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The famous fossils of an early relative of modern humans commonly called Peking Man may be 200,000 years older than previously thought, a new study finds.
The revised date could change the timeline and number of migrations of the Homo erectus species out of Africa and into Asia. It also suggests that Peking Man endured glacial climates.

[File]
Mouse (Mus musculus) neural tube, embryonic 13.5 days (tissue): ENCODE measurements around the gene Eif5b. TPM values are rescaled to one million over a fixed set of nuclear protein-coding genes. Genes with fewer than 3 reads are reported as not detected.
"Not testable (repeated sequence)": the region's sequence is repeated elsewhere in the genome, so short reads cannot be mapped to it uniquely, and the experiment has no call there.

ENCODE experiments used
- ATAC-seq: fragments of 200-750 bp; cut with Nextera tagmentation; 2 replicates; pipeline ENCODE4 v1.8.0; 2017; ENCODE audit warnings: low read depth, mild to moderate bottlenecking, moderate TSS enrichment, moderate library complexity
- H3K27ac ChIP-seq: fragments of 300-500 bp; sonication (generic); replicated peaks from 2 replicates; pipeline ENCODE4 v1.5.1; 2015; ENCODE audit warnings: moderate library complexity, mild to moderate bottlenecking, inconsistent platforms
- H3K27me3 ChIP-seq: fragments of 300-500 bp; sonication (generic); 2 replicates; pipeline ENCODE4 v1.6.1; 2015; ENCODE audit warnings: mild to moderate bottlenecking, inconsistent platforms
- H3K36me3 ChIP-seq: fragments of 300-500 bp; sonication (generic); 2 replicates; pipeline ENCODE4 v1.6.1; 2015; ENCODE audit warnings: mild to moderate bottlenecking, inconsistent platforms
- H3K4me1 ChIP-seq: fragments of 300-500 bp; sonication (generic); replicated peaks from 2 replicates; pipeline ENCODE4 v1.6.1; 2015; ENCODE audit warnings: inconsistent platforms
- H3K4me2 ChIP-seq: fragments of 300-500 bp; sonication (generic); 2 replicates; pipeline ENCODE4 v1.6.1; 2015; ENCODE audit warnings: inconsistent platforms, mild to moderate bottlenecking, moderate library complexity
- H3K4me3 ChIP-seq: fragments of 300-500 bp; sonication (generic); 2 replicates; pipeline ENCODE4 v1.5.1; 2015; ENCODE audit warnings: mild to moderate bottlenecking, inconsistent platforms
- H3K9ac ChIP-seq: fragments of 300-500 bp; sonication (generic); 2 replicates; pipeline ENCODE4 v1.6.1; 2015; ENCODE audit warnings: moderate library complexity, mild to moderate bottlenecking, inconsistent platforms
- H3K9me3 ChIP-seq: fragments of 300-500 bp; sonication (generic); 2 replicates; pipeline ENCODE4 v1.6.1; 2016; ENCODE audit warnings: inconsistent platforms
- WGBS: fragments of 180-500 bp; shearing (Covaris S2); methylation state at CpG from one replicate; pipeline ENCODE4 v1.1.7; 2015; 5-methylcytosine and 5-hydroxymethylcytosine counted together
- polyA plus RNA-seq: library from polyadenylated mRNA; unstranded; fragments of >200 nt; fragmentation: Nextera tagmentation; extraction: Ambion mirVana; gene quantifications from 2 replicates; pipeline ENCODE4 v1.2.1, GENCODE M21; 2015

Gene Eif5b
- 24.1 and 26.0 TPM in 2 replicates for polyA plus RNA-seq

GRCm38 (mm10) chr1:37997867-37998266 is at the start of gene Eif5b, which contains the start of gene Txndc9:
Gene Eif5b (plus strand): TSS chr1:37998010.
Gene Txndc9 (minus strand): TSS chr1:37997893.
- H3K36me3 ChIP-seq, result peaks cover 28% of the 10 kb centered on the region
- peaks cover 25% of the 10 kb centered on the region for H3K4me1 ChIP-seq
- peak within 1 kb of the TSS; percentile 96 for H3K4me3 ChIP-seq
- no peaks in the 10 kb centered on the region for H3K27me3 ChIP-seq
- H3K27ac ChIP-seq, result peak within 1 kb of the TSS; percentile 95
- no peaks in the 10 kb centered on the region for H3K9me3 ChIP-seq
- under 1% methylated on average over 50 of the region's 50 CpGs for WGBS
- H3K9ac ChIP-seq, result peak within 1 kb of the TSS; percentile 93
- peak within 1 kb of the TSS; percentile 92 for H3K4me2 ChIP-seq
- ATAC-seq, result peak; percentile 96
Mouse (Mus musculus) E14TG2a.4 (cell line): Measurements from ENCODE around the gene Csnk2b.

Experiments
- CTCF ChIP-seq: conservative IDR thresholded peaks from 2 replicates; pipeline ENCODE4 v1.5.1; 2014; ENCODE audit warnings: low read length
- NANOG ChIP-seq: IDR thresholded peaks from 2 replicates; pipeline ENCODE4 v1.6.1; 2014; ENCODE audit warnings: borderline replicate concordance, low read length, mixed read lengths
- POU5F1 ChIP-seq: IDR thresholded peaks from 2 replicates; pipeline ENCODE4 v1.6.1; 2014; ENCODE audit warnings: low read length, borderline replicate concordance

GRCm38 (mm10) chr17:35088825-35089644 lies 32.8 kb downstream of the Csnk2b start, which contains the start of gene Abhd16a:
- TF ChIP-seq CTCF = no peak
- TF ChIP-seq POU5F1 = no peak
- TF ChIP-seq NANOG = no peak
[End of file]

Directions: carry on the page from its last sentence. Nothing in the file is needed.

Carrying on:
Previous studies estimated that H. erectus fossils found nearly a century ago in China were from about 500,000 years ago. The authors of the new study sought to re-date the fossils using a relatively new method that looks at the radioactive decay of aluminum and beryllium in quartz exposed to cosmic radiation. With this method, they pinned the date closer to 780,000 years ago.